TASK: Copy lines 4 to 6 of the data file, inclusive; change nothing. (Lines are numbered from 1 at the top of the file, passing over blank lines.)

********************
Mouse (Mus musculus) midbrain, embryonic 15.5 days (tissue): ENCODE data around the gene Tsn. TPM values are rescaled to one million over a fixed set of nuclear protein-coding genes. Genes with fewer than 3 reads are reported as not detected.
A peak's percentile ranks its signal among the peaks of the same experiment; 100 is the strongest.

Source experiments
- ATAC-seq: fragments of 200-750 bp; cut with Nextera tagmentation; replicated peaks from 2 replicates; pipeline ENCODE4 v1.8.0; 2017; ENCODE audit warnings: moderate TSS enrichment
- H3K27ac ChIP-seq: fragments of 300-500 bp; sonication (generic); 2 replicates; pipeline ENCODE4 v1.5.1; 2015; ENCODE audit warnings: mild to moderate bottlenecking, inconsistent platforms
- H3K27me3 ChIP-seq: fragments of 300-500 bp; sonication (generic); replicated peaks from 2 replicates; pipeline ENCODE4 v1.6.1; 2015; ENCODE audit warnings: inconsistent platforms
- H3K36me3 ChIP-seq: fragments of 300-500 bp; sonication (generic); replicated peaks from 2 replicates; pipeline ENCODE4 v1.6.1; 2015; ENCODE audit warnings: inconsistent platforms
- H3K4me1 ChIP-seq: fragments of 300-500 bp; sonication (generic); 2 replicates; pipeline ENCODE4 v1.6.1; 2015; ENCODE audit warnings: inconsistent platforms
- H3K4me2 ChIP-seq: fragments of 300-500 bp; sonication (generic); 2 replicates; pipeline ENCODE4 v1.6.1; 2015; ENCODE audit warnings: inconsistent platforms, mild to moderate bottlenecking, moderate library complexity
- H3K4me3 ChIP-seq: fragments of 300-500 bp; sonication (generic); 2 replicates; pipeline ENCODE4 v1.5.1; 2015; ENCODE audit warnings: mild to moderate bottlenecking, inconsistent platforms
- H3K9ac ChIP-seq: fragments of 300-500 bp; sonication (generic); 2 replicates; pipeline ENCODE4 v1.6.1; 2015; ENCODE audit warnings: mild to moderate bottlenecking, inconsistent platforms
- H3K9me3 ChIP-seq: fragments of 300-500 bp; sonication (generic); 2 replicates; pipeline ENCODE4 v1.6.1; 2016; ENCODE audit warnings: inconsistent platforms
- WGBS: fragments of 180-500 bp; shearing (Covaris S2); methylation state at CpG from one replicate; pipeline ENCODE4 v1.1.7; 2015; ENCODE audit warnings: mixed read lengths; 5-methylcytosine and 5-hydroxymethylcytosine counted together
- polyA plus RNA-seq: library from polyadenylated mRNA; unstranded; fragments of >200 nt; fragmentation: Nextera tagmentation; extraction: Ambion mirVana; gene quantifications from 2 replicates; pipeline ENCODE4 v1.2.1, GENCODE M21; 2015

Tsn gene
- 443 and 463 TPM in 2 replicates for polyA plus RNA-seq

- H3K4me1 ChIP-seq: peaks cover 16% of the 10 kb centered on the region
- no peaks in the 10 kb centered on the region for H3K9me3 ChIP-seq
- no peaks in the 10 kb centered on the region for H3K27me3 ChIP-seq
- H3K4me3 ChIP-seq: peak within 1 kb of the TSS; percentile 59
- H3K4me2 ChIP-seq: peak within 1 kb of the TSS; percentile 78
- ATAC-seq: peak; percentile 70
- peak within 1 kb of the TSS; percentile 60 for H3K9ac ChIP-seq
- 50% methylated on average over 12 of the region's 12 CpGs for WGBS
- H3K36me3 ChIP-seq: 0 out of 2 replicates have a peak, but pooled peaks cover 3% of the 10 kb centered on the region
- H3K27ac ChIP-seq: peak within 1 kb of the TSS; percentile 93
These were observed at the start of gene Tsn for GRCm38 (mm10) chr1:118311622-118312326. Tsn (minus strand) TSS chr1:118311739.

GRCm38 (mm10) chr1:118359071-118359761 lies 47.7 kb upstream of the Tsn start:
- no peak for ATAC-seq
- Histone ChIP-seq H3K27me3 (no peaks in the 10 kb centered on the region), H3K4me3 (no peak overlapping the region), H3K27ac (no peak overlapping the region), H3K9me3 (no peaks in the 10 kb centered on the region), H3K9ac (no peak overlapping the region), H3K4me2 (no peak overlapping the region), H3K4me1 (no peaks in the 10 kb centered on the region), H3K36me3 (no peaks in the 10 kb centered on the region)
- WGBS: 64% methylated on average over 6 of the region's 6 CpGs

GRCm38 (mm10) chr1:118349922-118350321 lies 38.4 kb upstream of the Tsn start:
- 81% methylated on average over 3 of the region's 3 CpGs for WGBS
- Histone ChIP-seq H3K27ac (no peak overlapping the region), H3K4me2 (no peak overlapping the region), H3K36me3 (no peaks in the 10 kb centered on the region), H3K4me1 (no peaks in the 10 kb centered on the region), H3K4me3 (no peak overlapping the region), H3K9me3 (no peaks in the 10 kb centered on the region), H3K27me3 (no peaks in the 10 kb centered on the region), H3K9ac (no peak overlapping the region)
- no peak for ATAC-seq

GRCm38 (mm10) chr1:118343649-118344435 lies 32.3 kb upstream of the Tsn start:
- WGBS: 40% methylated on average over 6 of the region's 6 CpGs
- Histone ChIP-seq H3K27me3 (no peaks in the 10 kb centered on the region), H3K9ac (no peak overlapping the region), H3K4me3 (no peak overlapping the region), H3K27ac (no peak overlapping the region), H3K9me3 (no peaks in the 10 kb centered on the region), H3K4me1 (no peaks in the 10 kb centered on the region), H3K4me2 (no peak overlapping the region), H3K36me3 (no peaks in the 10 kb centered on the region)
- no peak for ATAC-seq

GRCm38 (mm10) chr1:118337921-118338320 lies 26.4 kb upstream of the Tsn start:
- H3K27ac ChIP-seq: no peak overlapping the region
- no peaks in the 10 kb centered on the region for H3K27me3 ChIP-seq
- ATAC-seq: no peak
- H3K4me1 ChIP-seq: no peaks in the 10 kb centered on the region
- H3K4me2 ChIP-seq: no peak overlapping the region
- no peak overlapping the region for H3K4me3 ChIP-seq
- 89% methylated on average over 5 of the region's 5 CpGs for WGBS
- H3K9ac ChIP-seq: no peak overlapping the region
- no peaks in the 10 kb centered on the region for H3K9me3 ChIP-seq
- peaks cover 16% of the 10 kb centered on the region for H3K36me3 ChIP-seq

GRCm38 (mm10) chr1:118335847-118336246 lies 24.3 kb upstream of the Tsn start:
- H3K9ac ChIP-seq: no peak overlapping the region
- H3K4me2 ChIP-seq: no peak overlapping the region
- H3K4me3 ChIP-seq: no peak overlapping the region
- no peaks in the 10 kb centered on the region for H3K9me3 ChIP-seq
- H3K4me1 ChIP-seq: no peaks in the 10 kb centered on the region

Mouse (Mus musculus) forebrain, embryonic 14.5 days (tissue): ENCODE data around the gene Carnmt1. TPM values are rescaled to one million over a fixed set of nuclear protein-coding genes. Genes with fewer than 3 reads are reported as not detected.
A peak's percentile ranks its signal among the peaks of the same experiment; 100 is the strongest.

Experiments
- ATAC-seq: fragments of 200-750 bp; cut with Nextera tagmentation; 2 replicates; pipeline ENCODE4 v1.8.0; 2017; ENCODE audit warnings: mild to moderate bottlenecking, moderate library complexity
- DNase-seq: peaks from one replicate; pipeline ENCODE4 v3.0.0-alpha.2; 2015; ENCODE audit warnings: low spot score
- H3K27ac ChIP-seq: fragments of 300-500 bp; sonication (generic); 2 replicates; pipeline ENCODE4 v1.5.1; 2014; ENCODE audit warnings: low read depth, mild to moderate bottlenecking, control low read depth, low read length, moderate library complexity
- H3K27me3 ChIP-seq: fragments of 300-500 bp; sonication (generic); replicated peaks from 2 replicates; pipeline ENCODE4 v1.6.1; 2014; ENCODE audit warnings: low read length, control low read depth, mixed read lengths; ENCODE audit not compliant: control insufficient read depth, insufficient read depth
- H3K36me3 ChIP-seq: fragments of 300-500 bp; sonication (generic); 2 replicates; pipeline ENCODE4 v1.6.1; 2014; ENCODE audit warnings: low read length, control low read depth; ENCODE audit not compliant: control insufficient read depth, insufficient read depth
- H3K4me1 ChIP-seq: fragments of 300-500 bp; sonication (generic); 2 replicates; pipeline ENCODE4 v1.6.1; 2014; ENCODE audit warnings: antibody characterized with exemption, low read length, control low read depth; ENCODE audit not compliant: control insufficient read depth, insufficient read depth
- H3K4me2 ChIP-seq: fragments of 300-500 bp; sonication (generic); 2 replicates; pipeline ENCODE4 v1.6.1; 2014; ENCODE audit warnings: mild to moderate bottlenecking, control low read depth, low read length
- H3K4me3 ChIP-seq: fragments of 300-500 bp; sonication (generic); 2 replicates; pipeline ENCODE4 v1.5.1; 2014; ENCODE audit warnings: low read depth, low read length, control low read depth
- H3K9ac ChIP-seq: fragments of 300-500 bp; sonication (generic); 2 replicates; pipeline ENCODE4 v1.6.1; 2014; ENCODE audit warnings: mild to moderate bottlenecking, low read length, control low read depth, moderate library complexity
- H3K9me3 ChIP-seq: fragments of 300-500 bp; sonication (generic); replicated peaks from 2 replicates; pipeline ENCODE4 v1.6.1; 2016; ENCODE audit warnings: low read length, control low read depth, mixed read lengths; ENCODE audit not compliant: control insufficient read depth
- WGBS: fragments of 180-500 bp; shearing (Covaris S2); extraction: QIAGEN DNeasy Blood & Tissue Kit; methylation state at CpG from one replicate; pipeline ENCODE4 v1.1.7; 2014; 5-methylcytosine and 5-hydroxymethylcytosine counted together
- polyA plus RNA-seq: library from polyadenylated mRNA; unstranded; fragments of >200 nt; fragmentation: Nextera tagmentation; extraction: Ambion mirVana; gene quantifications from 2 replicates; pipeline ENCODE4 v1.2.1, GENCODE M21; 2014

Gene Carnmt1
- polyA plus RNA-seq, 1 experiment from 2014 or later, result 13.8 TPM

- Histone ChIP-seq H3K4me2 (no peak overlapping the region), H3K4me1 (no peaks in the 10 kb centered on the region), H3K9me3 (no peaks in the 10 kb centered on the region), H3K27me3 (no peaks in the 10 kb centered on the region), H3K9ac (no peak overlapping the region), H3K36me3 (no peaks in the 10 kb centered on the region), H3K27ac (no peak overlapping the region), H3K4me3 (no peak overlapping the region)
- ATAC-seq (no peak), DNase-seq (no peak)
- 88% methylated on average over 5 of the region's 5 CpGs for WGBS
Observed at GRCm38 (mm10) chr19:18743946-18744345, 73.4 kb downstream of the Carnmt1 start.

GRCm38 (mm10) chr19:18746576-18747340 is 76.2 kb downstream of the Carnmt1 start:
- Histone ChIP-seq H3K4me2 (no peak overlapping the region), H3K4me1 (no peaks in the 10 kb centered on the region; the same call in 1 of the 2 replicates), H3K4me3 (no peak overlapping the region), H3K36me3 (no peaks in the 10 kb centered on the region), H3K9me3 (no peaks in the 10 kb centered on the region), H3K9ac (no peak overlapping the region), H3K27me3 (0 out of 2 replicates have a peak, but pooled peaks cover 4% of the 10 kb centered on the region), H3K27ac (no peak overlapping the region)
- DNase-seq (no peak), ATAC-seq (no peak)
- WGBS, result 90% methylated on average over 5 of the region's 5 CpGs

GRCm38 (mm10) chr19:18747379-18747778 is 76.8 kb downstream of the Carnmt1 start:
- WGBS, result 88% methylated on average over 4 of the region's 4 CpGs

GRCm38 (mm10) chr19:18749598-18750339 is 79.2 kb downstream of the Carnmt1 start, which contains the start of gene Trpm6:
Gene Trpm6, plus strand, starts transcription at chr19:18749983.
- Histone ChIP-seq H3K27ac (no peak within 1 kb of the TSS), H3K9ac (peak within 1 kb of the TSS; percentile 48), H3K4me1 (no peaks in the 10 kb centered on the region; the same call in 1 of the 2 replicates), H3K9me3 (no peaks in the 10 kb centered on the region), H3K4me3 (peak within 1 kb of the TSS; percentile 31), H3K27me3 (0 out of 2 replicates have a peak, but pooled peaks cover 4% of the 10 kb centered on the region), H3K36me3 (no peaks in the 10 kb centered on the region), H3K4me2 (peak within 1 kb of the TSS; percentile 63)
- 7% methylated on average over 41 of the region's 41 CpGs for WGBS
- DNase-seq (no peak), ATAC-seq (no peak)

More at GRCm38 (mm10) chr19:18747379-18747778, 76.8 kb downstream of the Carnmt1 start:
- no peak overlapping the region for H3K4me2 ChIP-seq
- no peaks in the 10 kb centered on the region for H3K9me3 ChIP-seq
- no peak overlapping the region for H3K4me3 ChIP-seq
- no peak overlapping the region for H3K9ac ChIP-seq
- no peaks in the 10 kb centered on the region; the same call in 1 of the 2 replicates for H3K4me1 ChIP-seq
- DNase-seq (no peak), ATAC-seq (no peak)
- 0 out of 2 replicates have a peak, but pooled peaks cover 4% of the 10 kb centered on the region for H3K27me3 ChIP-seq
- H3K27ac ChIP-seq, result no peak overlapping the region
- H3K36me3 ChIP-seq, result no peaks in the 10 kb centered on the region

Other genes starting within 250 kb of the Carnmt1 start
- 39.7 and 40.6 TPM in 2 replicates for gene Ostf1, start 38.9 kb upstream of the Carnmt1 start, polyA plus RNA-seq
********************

- ATAC-seq: fragments of 200-750 bp; cut with Nextera tagmentation; replicated peaks from 2 replicates; pipeline ENCODE4 v1.8.0; 2017; ENCODE audit warnings: moderate TSS enrichment
- H3K27ac ChIP-seq: fragments of 300-500 bp; sonication (generic); 2 replicates; pipeline ENCODE4 v1.5.1; 2015; ENCODE audit warnings: mild to moderate bottlenecking, inconsistent platforms
- H3K27me3 ChIP-seq: fragments of 300-500 bp; sonication (generic); replicated peaks from 2 replicates; pipeline ENCODE4 v1.6.1; 2015; ENCODE audit warnings: inconsistent platforms